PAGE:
The Tosafist comments[30] that since the Mishnaic teaching of the Beraisa is that an animal may go out only with the halter that may be pulled for its restraint but not wrapped, the opinion of Rav Huna would be that an animal may go out with a wrapped halter only if the halter is loose so that one may put one’s hand in between the halter and the neck to restrain the animal if necessary. Shmuel would argue however that an actual leash is needed. Maimonides appears to follow the view of Shmuel[31].


In Jewish law[32] both views are brought: the first view is that an animal may go with the halter wrapped even tightly round the animal’s neck. The reason is as Rashi explains because this is also how it is worn during the week as an ornament. The second view follows the Tosafist that it must be loose. The recommendation in Jewish law is to follow the Tosafist’s view in a public domain and when there is no necessity to be lenient.


Rabbi Berachia writes[33] categorically that an animal may go out with the halter wrapped as per the testimony of the animals of Rav Huna and Rebbi. He does not give any qualification to the law that it must be left loose, as the Tosafist stipulates, but rather even wrapped tightly is also permitted on the Shabbat[34].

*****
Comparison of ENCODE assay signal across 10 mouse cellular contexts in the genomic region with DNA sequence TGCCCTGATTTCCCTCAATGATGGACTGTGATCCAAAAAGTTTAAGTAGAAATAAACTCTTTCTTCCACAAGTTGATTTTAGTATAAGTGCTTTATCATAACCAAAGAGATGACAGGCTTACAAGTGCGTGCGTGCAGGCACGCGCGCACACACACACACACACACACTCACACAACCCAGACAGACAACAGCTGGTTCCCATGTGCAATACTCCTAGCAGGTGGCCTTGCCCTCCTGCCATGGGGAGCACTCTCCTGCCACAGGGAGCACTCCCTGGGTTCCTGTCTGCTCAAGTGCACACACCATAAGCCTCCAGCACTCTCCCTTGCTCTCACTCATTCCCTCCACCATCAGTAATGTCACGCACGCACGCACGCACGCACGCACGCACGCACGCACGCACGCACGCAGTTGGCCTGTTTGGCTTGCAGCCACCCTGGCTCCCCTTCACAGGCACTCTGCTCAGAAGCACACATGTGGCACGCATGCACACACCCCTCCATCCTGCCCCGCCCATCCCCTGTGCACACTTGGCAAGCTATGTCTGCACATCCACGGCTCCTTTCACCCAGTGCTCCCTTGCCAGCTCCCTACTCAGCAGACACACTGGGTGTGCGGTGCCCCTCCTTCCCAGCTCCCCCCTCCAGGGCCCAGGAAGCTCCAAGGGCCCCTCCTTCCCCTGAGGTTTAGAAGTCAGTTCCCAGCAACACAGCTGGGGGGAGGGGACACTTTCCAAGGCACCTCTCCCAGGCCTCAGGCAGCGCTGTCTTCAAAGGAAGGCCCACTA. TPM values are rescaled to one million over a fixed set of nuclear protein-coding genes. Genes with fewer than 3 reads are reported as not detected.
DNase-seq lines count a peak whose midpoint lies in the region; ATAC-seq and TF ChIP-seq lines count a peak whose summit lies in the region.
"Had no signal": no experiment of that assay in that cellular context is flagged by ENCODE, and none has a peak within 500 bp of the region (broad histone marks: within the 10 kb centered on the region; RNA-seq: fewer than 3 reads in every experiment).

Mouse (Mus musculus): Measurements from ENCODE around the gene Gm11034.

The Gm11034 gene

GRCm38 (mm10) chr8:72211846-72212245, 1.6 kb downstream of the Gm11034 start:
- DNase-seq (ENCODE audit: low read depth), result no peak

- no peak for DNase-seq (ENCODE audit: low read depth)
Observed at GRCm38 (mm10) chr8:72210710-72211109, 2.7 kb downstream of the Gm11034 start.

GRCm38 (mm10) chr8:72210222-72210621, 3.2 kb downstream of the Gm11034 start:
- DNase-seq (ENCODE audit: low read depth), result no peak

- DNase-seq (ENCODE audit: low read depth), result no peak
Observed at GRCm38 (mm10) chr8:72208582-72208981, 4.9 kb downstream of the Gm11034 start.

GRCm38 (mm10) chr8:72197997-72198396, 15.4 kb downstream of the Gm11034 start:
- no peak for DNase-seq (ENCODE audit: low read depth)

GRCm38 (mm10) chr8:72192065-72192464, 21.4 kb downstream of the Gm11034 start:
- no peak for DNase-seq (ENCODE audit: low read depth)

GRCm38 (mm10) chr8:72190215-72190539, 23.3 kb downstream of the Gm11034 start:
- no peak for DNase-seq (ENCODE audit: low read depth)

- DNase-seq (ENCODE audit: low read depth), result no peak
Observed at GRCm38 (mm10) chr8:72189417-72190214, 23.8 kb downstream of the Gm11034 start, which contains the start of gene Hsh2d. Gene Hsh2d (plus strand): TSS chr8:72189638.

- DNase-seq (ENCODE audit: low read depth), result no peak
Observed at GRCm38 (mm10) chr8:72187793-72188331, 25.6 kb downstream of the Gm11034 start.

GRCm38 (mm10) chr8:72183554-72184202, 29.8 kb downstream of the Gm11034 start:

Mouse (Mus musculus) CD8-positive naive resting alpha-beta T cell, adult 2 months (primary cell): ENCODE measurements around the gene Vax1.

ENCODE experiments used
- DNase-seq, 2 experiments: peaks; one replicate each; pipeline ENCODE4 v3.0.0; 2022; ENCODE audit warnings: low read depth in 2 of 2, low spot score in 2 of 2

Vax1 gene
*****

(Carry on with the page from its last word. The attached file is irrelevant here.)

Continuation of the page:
Teaching II

The Rabbi’s Modim


There is a single reference to the relationship between the two brothers Elijah Menachem of London and Berachiah of Lincoln pertaining to the liturgy of the prayers. This is regarding the recitation of the Modim (praise) prayer during the repetition of the Amidah (standing prayer of the eighteen blessings). The Jerusalemite Talmud states[35]: Rabbi Chalafta ben Shaul taught in a Beraisa: All members of the congregation bow with the emissary of the congregation upon his recitation of Modim when he repeats the Amidah.


The Talmudic custom is that the congregation not only bow at the beginning of the thanksgiving prayer recited by the emissary of the congregation but they recite their own accompanying thanksgiving prayer of praise of G-d, called ‘Modim d’Rabanan’ or the ‘Rabbi’s Modim’, which is a collection of praises to G-d instituted by various Talmudic rabbis[36]. This ‘Modim’ prayer is different to the one recited by the emissary of the congregation and read in response to the emissary’s praise of G-d in his ‘Modim’ (praise) prayer. The rationale is that it is inappropriate for the congregation to be seen as subcontracting praising G-d to an emissary.


The text of the ‘Modim d’Rabanan’ according to the Babylonian Talmud is[37]:


We are grateful to you our G-d, G-d of our ancestors, G-d of life, who creates us and all that lives. Blessing and gratitude are due Your ineffable name for giving us life and sustaining us. Continue to enliven and sustain us, gather our exiled to your Holy Place, there to consummate Your commandments, do Your will, and serve You with a whole heart. For all this we are grateful to You.